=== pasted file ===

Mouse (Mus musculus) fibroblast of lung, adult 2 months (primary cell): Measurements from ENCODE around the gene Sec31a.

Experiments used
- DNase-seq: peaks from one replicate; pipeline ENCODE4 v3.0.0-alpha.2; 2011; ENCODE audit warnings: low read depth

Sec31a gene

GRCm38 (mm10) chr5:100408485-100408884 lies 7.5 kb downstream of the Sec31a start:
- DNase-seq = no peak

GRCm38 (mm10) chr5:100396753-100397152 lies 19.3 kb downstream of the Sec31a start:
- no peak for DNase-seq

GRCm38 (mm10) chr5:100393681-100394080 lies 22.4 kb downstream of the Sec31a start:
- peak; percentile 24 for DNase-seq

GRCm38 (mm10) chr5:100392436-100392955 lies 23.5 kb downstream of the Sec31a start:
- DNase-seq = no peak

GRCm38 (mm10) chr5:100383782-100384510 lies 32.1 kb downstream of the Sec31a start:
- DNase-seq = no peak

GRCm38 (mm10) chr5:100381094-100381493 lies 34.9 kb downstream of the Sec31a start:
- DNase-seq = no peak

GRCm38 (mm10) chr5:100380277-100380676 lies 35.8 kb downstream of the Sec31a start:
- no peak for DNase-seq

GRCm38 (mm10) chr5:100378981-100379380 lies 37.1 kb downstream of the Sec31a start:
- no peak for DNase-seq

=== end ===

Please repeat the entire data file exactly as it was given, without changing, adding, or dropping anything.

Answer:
Mouse (Mus musculus) fibroblast of lung, adult 2 months (primary cell): Measurements from ENCODE around the gene Sec31a.

Experiments used
- DNase-seq: peaks from one replicate; pipeline ENCODE4 v3.0.0-alpha.2; 2011; ENCODE audit warnings: low read depth

Sec31a gene

GRCm38 (mm10) chr5:100408485-100408884 lies 7.5 kb downstream of the Sec31a start:
- DNase-seq = no peak

GRCm38 (mm10) chr5:100396753-100397152 lies 19.3 kb downstream of the Sec31a start:
- no peak for DNase-seq

GRCm38 (mm10) chr5:100393681-100394080 lies 22.4 kb downstream of the Sec31a start:
- peak; percentile 24 for DNase-seq

GRCm38 (mm10) chr5:100392436-100392955 lies 23.5 kb downstream of the Sec31a start:
- DNase-seq = no peak

GRCm38 (mm10) chr5:100383782-100384510 lies 32.1 kb downstream of the Sec31a start:
- DNase-seq = no peak

GRCm38 (mm10) chr5:100381094-100381493 lies 34.9 kb downstream of the Sec31a start:
- DNase-seq = no peak

GRCm38 (mm10) chr5:100380277-100380676 lies 35.8 kb downstream of the Sec31a start:
- no peak for DNase-seq

GRCm38 (mm10) chr5:100378981-100379380 lies 37.1 kb downstream of the Sec31a start:
- no peak for DNase-seq